I decided to post this article about the process to civilly commitment those deemed by the state of Virginia as a Sexually Violent Predator (SVP’). If the state is successful then the inmate is transferred from the prison to the Virginia Center for Behavioral Rehabilitation in Burkeville, VA for indefinite "treatment".
Today Galen volunteers with National C.U.R.E. and is a member of the Virginia State Chapter in Northern VA.
How 'civil commitment' enables indefinite detention of sex offenders
Many sex offenders are held indefinitely past their sentence on a recidivism assessment that's almost impossible to challenge
Most people would think that once you have served a jail sentence, you are free to go. But that's not always the case.
When it comes to sex offenders, a number of states and the federal government have laws that allow them to keep you in jail, simply because they consider you a potential recidivist. Through a legal procedure called "civil commitment", you can be classed as a sexually violent predator based solely on the subjective opinion of a state-employed psychologist or sex expert.
Once placed under a civil commitment, you are essentially in prison indefinitely. This can quickly become a nightmare, particularly in instances such as an "agreed disposition'' – similar to a plea bargain in a criminal trial – where a person may have been pushed to waive his right to appeal (pdf) during negotiations.
No one knows for sure how many sex offenders there are in the
The topic, especially with the Ariel Castro horror in Cleveland fresh in everybody's minds, is charged with emotion. There is little regard for sex offenders in the justice system: defense lawyers are loath to take a case before a jury, fearing instant conviction, and judges often can barely hide their disgust should they render a decision at a bench trial.
Baughman had been a college student in the early 2000s at the
The judge suspended part of the sentence; even so, Baughman spent nine years in prison – half of that time in one sort of segregation or another, despite serving his sentence without any infraction.
In 2007, just as he was looking forward to release,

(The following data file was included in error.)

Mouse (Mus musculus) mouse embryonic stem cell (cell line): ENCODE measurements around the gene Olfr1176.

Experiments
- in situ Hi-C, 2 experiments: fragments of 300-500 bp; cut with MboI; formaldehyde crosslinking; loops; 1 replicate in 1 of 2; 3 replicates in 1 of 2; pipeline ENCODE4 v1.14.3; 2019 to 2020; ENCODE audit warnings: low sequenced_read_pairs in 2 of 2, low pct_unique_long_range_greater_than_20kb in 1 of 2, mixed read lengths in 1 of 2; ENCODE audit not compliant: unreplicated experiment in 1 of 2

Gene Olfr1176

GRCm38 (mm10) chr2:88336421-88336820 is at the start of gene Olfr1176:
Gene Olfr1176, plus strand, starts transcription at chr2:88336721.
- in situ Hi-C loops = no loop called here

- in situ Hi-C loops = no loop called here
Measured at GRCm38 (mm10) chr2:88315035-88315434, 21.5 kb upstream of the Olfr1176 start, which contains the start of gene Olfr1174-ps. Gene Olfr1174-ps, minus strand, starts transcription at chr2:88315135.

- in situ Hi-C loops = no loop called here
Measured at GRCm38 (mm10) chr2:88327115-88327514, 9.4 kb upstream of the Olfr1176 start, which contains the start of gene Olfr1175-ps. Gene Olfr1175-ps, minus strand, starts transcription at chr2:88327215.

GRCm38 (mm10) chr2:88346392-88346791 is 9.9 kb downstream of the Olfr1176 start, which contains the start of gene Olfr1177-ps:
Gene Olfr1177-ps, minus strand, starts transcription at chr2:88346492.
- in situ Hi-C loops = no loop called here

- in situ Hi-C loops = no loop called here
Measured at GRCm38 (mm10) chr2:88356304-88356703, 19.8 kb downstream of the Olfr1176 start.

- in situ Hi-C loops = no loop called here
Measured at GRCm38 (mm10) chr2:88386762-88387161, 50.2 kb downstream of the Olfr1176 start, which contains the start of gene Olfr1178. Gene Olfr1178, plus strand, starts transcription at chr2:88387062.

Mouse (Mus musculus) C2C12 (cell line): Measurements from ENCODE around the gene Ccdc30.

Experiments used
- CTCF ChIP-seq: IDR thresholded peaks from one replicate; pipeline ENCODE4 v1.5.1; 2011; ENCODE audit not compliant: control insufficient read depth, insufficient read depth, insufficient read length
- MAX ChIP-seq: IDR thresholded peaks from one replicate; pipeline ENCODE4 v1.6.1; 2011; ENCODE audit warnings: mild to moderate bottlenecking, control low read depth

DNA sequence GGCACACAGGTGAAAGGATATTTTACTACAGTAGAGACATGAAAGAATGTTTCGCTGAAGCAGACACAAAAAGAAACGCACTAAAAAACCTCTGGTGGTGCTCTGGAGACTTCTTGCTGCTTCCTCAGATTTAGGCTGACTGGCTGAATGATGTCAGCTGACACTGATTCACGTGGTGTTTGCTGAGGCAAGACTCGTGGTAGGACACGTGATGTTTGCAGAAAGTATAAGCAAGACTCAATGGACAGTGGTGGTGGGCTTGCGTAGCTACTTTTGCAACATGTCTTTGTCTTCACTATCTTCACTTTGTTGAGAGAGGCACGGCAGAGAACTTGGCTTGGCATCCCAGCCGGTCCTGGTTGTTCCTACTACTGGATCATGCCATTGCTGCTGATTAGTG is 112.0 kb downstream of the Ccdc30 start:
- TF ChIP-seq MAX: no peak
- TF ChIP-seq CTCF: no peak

One day, a psychologist arrived at the prison, and said he wanted to interview Baughman to determine whether he was a sexually violent predator. Baughman said he would be glad to answer questions but wanted an attorney present. At that, the psychologist left, never to return.
Baughman's two attorneys, Charles Burnham and Eugene Gorokhov of
Then, on 9 October 2009,
Under civil commitment, the state can hold a person for an undetermined length of time until its therapy works to the satisfaction of law enforcement agents. His doctor's report, made available to me by Baughman and his attorneys, concluded with an assessment that despite past actions:
[Baughman] has no condition which makes him likely to engage in 'sexually violent' acts. Therefore, in my professional opinion, he does not meet the statutory requirements for civil commitment as a 'sexually violent predator'.
At the subsequent trial, the judge refused to allow the expert's evaluation to be entered in Baughman's defense, instead relying wholly on the state's own expert's report. This was based on written evaluations made years ago.
In the end, a jury of six women and one man found Baughman not likely to be a sexually violent predator. After listening to the state's prosecutor describe what Baughman might do if let out of jail, one perplexed juror was reported to have asked: "But what's the crime?"
Baughman is thus believed to be the first person in
The therapy is unusual in that Baughman believes the therapist functioned as a sort of surrogate cop. As he put it:
It is absolutely the case that everything I say to my therapist ends up on my probation officer's desk – which means it also ends up on the prosecutor's desk.
Baughman sought to re-enter the
So, he is stuck in
Baughman's parole officer, at least, has been generally supportive of his charge, even moving away from containment model therapy. Still, many would find the terms of Baughman's probation over the top. He has been asked by
Baughman faces six more years on probation. He had studied to be an opera singer, but like so many sex offenders, he has little chance of obtaining meaningful employment. He has come to see no future for himself in the
His probation conditions may be restrictive and intrusive, but Baughman is lucky to have two aggressive attorneys fighting in his corner. Most accused sex offenders are simply told to plea-bargain their way into civil commitment. Once under civil commitment, they may spend the rest of their lives in prison.
While there are, undoubtedly, some irremediable sex offenders who need to be confined for reasons of public safety, the civil commitment protocol denies some of the basic rights afforded other criminal defendants. These include the right to a speedy trial, full right to counsel and, perhaps most importantly, the right to introduce testimony from a defendant's own experts. Without the protection of this last right, some defendants are sent off to prison for an indefinite sentence on the basis of questionable opinions from the state's expert witnesses.
Civil commitment for sex offenders needs to be reformed root-and-branch or abandoned. The policy may be popular in law enforcement circles, fewer than half of US states have such laws. But in those states that have it, Baughman is the rare exception; most do not escape this largely invisible American gulag.